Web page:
Surviving the Night with a Cold

Cold/Flu, Daily Health Solutions, Featured Article, Healthy Living, Sleep
on January 31, 2012
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When you’re sick with a bad cold or the flu, all you want to do is escape into sweet slumber, but your body rarely cooperates. “Getting a good night’s sleep when you are sick is not easy,” notes Dr. Gretchen LaSalle, a family practitioner in Spokane, Wash. “(But) getting good rest and plenty of fluids can help on the road to recovery.”

Most viruses run their course in a week or two, but here are a few strategies to get you through the night:

  • Anti-inflammatory medications. It may seem like a no-brainer, but make sure to take an appropriate dose of ibuprofen or naproxen before bed. “It can help with the achy muscles of the flu, sinus and ear congestion and sore throat with a cold or sinus infection,” LaSalle says.
  • Water. Good hydration is always important, but that’s especially true when you’re sick. Keep a water bottle on your nightstand and take regular sips. “You want to keep those secretions thinned out,” says Dr. Robert Record, a family practitioner in Birmingham, Ala.,
  • Cool-mist vaporizer. Many people put vaporizers in their children’s bedrooms at night when they get sick, but they’re useful for adults with stuffy noses and sinus congestion, too.
  • Pillow therapy. Do you find yourself coughing more when you’re lying flat on your back? Post-nasal drip drainage can trigger a cough, which keeps you awake. Record recommends putting enough pillows underneath your head and back to position yourself at a 30 or 40 degree angle. “If we can sleep more vertically … the secretions will drip on down at a faster rate and not sit there on the gag reflex,” he says.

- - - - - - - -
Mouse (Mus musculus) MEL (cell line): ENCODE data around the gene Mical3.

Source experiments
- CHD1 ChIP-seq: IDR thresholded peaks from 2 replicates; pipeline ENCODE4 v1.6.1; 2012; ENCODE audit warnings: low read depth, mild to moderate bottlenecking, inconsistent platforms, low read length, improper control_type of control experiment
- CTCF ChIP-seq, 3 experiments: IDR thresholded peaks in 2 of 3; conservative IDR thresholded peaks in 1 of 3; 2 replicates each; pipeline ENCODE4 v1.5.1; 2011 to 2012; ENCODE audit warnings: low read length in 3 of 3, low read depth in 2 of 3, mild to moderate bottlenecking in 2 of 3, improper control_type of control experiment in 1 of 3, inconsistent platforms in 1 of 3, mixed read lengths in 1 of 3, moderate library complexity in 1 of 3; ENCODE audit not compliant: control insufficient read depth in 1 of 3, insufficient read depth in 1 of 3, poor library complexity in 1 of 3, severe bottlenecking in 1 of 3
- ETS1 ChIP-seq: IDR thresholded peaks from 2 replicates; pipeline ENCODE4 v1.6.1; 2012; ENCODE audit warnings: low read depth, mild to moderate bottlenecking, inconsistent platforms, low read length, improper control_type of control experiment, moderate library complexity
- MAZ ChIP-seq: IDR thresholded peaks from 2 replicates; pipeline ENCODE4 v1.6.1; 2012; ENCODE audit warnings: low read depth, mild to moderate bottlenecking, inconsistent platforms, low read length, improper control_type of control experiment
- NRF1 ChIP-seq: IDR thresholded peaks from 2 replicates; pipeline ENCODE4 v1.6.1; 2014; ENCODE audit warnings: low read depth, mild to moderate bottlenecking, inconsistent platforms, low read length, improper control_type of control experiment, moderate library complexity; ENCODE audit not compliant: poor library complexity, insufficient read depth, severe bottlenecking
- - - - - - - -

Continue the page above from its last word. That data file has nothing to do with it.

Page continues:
• Guaifenesin. If you’re very congested, a product containing this expectorant thins out the mucus in your air passages, which can help you cough it up more easily. However, the coughing may keep you awake. Also, be careful not to take more than one medication with guaifenesin.
  • Nasal steroids. “If the virus has been going on for several days, I’m a big fan of nasal steroids,” Record says. Products like the nasal spray Flonase contain fluticasone, which can help treat nasal congestion. It doesn’t provide instant relief, however, and you may need to use it for a few days to get results.
  • Heat packs. If painful pressure mounts when you lie down, try putting a heat pack on top of your sinuses on your forehead or cheekbones. Nurse practitioner Angela Golden notes that she uses a small heat pack that resembles a beanbag and can be heated in the microwave. “But you could also just take a washcloth and get it really warm,” says Golden, president-elect of the American Academy of Nurse Practitioners.
  • Neti pot. Reminiscent of a small lamp, neti pots can be used to flush mucus from your sinuses. However, controversy arose recently when two deaths were linked to the use of contaminated water with Neti pots. Some experts recommend that you boil water or use distilled water just to be on the safe side.
  • OTC nasal spray. Nasal sprays that contain oxymetazoline (like Afrin) will effectively open your sinuses for up to 12 hours. “But it is best used only rarely, as regular use—more than three days in a row—can lead to a condition called rhinitis medicamentosa. This is a condition when your nose gets ‘addicted’ to the medication,” says LaSalle. “So, use Afrin only as a last resort.